In another incident caused by human recklessness, a Cuban crocodile has died due to loud hotel music at a Chennai zoo, as announced by Romulus Whitaker, co-founder of Madras Crocodile Bank.
Miles away from his original home, once a healthy Cuban crocodile that lay on its belly, the tragic image shows her lying on her back, spread-eagled in the dirt. The news came out in the open when the Facebook page - Madras Crocodile Bank Trust/Centre for Herpetology, posted the news that one of their Cuban crocodiles has died as a result of stress caused by the loud music from a top hotel next door.
"There is no doubt in my mind that the animal died as a result of stress caused by the vibrations, and there are precedents to this from the zoo community abroad," said Whitaker, a conservationist and the co-founder of the reptile zoo, in his Facebook post.
"This is really too much!" he continued. The Madras Crocodile Bank has also tagged the hotel in its Facebook post, but there has been no response on the Sheraton page yet. He has explicitly stated his decision that he is now considering to move the group to another location, as expensive it may be, as he is shaken by the loss.
You can read the post here:
In fact, Romulus Whitaker had complained about the hotel in February, too as his previous posts indicate. A meeting was held to discuss the 'acceptable decimal limits and permitted timings.'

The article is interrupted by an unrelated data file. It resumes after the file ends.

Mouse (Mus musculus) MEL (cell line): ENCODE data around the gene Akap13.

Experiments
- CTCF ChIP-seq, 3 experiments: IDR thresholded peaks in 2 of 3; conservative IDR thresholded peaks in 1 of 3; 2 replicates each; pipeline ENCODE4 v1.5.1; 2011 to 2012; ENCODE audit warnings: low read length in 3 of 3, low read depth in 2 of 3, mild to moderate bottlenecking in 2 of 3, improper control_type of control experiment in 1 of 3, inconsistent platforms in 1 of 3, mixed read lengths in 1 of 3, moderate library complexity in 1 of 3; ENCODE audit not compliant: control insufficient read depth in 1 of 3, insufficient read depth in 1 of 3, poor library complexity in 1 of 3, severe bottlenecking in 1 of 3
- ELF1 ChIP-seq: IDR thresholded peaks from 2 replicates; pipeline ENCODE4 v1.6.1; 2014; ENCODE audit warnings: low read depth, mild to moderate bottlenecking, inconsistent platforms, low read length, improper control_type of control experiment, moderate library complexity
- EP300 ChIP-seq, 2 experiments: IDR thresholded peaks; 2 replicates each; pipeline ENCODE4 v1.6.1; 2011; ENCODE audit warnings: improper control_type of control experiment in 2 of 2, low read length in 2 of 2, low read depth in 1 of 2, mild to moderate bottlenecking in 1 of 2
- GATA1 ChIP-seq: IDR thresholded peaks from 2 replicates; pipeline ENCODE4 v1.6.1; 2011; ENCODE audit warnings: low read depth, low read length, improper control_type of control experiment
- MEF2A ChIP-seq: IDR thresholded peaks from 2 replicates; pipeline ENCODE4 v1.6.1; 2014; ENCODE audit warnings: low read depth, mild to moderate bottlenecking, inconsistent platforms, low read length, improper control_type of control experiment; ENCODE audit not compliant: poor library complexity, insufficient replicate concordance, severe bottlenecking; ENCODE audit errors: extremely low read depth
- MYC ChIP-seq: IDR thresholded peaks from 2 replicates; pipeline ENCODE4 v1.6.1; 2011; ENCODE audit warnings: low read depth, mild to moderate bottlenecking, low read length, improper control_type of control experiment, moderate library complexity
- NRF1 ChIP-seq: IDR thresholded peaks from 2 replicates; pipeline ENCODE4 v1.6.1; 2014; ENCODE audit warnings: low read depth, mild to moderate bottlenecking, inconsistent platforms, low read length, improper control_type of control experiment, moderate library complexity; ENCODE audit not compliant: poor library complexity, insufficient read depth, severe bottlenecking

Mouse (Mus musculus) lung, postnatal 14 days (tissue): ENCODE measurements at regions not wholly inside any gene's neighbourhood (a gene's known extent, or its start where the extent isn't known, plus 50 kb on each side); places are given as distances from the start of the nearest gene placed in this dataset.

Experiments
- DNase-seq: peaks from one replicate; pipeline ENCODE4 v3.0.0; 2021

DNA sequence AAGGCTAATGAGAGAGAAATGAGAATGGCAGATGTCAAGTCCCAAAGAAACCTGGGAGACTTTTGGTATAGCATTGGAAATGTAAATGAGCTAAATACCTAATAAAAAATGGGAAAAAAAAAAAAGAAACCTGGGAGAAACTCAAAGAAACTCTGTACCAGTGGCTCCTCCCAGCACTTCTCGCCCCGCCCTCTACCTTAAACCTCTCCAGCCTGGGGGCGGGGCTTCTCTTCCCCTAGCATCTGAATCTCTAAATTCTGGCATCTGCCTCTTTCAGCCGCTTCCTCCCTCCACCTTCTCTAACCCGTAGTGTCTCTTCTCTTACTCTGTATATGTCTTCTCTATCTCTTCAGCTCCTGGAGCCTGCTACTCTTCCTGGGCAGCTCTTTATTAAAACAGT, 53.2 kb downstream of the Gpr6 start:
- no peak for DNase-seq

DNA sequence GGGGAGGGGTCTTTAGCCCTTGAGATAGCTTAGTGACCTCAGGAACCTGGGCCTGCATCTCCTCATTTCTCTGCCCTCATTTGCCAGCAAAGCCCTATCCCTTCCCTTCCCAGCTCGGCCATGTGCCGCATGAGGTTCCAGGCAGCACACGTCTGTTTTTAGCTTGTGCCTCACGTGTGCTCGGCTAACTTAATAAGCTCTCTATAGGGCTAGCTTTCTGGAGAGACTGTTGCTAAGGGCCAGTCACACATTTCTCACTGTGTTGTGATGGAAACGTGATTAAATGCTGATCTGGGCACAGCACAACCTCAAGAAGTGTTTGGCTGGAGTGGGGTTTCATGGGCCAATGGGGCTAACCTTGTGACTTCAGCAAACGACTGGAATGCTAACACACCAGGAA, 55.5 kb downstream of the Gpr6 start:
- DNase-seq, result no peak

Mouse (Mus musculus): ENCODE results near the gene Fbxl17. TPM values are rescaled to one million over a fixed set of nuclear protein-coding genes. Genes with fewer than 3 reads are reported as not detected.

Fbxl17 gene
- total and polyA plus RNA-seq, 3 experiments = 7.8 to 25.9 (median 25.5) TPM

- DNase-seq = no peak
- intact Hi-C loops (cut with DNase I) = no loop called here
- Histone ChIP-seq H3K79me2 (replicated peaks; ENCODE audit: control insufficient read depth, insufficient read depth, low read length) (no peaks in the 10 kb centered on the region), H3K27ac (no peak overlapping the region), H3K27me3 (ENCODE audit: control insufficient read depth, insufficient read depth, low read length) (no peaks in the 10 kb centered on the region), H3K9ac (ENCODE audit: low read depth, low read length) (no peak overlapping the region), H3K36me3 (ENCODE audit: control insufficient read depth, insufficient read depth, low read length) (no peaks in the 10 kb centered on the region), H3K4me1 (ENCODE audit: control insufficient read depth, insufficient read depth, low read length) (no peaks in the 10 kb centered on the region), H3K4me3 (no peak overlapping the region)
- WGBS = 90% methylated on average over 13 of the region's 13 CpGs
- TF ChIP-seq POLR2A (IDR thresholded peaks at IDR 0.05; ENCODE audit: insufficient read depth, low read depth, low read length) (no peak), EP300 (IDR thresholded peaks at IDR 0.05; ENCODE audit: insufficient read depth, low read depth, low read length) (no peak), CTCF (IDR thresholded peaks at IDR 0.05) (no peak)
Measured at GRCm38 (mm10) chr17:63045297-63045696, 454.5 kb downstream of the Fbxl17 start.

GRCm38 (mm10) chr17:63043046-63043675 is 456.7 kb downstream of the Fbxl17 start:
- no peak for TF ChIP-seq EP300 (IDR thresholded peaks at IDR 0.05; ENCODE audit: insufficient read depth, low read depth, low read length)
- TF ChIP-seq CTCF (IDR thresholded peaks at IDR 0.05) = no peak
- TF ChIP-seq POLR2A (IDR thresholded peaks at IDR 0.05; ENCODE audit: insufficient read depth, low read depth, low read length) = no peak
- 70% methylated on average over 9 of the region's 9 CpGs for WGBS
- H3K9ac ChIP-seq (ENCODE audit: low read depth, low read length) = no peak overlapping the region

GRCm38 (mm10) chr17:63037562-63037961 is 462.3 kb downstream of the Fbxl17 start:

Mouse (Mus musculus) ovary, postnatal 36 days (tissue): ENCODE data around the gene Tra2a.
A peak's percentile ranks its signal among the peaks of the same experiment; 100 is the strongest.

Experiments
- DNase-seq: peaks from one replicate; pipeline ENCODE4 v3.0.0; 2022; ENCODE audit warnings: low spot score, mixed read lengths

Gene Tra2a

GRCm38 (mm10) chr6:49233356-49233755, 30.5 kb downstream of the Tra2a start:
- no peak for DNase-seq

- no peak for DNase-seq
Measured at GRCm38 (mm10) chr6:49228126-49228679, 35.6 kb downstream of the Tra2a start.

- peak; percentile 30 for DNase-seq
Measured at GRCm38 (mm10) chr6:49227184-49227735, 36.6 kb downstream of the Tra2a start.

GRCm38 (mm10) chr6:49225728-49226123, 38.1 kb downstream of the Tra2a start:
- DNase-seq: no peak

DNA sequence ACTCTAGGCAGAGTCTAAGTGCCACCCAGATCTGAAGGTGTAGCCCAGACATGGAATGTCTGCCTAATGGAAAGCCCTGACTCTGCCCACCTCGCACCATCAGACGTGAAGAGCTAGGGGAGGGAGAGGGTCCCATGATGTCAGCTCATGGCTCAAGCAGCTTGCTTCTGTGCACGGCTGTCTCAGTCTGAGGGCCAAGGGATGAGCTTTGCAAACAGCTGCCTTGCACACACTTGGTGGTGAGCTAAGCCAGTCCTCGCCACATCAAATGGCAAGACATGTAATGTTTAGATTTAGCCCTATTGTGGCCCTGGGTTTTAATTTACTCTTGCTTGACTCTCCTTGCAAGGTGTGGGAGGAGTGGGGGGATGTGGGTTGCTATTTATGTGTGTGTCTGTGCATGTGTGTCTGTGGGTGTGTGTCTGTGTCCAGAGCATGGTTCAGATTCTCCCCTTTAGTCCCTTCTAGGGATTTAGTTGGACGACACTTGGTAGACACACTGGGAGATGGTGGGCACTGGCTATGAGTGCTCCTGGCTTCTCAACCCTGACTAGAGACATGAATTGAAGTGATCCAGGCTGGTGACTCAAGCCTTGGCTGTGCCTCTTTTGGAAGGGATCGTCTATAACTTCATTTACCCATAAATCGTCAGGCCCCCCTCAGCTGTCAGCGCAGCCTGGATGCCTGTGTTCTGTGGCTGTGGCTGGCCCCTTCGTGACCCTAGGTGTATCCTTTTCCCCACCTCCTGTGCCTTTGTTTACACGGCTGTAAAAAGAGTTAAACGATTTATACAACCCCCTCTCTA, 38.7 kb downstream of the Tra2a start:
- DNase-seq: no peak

An optimistic Whitaker had also written, "We look forward to receiving this report and proceeding further to resolve this issue once and for all. As always, our main concern is for the welfare of the breeding groups of 2000 crocodiles and other reptiles at the Croc Bank, without compromise."
Unfortunately, their recent post revealed the drastic turn of events.
Cuban crocodiles are critically endangered and they live in only two places in the wild - both of them are in Cuba. They are also highly vulnerable because of the limited nature of its distribution, and humans have hunted his species to near extinction in the past years.
A Cuban crocodile:
Photo credits: crocoworld.com
As Whitaker also claimed in the post, "This is a critical breeding group of one of the most endangered animals in the world."